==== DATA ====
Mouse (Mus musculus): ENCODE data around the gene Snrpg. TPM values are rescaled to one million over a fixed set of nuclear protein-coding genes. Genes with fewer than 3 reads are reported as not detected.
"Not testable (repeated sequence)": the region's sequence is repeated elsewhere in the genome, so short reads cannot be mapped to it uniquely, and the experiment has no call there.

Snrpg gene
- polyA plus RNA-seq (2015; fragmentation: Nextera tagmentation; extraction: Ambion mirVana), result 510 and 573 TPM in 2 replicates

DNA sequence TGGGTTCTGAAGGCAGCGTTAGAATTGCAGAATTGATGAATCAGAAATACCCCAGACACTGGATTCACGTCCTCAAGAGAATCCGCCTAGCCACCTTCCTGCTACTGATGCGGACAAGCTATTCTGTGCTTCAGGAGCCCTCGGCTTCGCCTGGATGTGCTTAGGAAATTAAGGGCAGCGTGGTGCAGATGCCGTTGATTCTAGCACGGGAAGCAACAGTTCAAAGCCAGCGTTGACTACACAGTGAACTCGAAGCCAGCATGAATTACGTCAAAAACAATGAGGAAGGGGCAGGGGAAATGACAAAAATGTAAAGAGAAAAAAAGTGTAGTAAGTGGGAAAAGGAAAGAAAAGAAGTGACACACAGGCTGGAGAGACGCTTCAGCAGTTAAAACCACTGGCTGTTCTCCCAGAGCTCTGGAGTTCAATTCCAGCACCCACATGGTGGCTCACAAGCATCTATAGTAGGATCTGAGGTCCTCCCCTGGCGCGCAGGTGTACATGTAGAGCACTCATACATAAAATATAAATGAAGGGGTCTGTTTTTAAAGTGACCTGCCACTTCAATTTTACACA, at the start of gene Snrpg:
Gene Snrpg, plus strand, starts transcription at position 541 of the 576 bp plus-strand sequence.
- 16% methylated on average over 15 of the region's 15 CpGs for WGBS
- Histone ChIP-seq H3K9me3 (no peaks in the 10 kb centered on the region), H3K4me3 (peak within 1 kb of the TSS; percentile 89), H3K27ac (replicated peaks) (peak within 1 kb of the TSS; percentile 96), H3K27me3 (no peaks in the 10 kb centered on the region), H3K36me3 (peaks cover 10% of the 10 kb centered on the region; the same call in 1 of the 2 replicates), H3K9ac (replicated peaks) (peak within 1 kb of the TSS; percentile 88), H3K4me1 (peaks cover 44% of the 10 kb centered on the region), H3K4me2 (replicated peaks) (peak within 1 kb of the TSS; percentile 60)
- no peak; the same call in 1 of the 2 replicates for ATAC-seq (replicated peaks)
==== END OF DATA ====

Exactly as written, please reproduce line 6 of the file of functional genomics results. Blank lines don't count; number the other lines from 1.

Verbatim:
Gene Snrpg, plus strand, starts transcription at position 541 of the 576 bp plus-strand sequence.